Protecting your personal data online is now more important than ever.
Courtesy of BigStock.com — Copyright: Photonphoto
In the age of data sharing, it is more important than ever to understand how your personal information can be used against you.
The European Union’s General Data Protection Regulation (GDPR) has been a huge step in protecting citizens from having their data collected without consent, but there are still many questions about how this will affect businesses and consumers.
There is no one-size-fits-all solution when it comes to keeping your data private; we’ll explore some of the different options available so that you can make an educated decision on what strategy best suits your needs.
What is Identity Resolution and Why Should You Care?
Data is a valuable resource for businesses, marketing firms, and law enforcement agencies. This data can lead to profitable business deals or help solve crimes; but when it comes from individuals who did not consent to provide their information in the first place, there are ethical questions that need answering.Courtesy of BigStock.com — Copyright: Photonphoto
A common way of resolving personal identity with public data like social security numbers is through services dedicated to connecting missing pieces of people’s identities–a process known as “identity resolution.”
These types of companies have been criticized by privacy advocates because they often collect sensitive personal information without proper authorization and use this data to make money off unsuspecting victims. Identity Resolution Services were even used by Cambridge Analytica in order to manipulate voters during the 2016 presidential election.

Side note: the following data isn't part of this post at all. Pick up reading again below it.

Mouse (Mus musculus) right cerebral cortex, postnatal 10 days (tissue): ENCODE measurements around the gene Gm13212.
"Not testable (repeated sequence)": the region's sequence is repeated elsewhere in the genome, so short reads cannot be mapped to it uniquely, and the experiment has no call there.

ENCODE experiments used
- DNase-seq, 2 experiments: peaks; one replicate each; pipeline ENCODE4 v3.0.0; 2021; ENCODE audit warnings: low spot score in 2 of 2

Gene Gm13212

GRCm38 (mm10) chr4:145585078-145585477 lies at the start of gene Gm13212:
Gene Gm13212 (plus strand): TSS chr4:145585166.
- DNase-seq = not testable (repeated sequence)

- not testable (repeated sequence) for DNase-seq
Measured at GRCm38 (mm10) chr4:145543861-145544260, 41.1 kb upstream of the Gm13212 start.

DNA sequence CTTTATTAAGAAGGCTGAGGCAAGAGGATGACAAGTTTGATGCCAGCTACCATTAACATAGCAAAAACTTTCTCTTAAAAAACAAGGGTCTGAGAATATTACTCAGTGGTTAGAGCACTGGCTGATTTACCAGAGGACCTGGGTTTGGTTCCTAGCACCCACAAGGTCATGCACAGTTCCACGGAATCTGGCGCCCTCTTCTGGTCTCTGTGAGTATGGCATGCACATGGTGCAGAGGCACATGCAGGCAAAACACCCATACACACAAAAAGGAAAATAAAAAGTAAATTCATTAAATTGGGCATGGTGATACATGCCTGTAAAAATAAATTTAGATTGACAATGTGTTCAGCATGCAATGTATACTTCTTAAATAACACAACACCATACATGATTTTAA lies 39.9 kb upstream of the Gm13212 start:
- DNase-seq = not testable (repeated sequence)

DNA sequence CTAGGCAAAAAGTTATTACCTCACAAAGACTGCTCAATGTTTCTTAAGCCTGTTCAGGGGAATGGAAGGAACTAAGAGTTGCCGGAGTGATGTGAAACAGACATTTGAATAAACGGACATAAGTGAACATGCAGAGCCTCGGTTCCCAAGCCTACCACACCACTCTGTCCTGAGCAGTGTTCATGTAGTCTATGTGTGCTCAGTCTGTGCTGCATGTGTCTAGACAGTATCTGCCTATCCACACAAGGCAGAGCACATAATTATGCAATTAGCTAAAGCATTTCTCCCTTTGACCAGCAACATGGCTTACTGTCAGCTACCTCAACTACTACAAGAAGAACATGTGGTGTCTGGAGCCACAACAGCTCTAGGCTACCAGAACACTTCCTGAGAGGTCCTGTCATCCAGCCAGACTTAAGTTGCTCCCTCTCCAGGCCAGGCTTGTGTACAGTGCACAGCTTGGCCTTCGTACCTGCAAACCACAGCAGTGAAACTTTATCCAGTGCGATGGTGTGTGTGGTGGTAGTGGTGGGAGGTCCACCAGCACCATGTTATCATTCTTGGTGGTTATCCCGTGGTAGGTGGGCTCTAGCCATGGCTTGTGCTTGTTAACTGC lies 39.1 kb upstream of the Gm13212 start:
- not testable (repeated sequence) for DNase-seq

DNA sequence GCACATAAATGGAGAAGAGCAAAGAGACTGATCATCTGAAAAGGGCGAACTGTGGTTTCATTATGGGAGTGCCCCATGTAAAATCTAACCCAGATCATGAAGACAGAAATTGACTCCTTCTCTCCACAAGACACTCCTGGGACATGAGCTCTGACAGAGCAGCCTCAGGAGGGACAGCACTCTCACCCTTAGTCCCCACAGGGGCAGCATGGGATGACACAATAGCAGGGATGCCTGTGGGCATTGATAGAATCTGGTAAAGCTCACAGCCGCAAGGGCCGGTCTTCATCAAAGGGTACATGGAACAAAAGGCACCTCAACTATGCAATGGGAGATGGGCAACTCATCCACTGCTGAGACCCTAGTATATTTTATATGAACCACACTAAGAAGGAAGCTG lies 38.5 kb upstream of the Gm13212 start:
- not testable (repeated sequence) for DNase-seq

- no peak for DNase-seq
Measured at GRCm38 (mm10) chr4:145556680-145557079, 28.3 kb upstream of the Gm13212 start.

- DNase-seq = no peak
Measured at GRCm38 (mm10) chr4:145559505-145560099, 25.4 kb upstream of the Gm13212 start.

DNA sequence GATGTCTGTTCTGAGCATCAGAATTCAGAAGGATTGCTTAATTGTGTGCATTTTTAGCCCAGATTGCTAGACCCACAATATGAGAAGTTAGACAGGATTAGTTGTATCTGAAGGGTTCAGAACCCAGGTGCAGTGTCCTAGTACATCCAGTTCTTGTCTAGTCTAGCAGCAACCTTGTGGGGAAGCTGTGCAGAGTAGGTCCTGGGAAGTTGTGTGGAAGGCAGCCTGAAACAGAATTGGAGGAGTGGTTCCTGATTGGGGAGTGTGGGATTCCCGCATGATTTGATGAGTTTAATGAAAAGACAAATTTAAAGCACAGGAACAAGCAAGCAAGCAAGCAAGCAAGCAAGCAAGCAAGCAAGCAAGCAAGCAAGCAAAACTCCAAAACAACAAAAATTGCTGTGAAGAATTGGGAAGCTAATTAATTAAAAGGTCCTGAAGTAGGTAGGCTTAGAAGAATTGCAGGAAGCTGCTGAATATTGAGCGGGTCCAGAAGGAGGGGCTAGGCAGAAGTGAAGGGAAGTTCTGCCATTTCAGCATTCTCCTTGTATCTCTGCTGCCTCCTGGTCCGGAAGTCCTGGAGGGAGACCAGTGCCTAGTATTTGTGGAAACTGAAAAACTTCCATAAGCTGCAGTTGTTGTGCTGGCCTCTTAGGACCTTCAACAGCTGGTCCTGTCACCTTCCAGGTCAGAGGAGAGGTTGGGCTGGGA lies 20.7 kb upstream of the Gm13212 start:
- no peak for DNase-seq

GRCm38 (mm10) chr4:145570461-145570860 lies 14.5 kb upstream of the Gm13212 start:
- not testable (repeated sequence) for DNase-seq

The EU GDPR is a data privacy law that went into effect in May of 2018. It has created new restrictions for how companies can collect, store and use the information collected from individuals. The main goal of this legislation was to protect people’s personal data by mandating transparency over what types of information are being stored about them as well as who they may be shared with.
This law also requires specific consent from users before their personal details are used or shared outside the company–unless there is an emergency situation where someone’s life could be at risk if they were not able to get access to certain medical records, etc.
There have been many discussions around whether or not these regulations will affect the way businesses operate because so much digital data is collected and stored in the digital age. This includes data that companies collect through social media, smartphones, wearables, or any other digital device people use to interact with the world around them.
The GDPR legislation does not specify what types of information must be protected by law nor how it should be conveyed to consumers–instead, it requires organizations to build customer trust while keeping their personal data safe.
The Customer Journey in the Age of Privacy
The customer journey in the age of privacy is a complex one. The goal for businesses and individuals should be to work together so that trust can grow and become stronger with every interaction–from marketing interactions through data collection down to personal relationships.
What has not changed about people’s needs when it comes to protecting their private information are: knowing what will happen if they provide certain types of information; getting feedback in real-time on how this data may affect them or their decision-making process; transparency/consistency from all parties involved (businesses, social media companies); and ability to take control over what happens with their data at any time.